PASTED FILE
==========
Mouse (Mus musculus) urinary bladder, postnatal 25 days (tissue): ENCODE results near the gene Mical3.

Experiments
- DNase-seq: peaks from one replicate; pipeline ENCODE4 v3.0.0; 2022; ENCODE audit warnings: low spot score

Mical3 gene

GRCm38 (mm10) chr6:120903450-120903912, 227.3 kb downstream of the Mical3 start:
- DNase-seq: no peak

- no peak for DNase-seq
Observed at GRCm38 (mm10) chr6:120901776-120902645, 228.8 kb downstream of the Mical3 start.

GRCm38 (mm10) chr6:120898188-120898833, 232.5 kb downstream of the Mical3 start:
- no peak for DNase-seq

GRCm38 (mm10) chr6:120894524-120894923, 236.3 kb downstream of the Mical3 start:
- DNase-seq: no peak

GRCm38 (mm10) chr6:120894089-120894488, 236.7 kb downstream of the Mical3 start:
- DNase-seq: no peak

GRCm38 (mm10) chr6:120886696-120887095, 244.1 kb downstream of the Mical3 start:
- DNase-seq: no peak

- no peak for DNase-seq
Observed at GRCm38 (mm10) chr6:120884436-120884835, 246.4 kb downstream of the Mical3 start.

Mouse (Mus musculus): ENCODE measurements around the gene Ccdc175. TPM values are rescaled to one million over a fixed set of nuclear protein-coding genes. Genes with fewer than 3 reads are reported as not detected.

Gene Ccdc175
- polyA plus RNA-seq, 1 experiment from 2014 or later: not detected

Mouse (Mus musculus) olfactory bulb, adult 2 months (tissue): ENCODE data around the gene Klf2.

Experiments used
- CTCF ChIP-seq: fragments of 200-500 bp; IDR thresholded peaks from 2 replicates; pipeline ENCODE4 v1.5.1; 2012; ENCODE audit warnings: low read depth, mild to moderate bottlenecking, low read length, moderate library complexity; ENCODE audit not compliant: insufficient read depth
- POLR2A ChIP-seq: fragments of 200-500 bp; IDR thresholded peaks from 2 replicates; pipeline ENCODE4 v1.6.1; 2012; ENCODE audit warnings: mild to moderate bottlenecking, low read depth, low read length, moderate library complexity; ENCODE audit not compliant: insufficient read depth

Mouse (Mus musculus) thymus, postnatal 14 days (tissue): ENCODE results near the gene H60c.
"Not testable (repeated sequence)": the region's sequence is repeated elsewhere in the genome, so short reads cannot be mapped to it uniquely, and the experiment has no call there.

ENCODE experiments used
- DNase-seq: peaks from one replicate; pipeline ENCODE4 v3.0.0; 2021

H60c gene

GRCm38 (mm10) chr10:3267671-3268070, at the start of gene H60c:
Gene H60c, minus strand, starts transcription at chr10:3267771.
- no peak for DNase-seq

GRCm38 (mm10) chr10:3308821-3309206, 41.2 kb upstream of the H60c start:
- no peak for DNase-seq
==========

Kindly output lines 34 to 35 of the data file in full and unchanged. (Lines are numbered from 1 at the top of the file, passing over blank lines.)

GRCm38 (mm10) chr10:3308821-3309206, 41.2 kb upstream of the H60c start:
- no peak for DNase-seq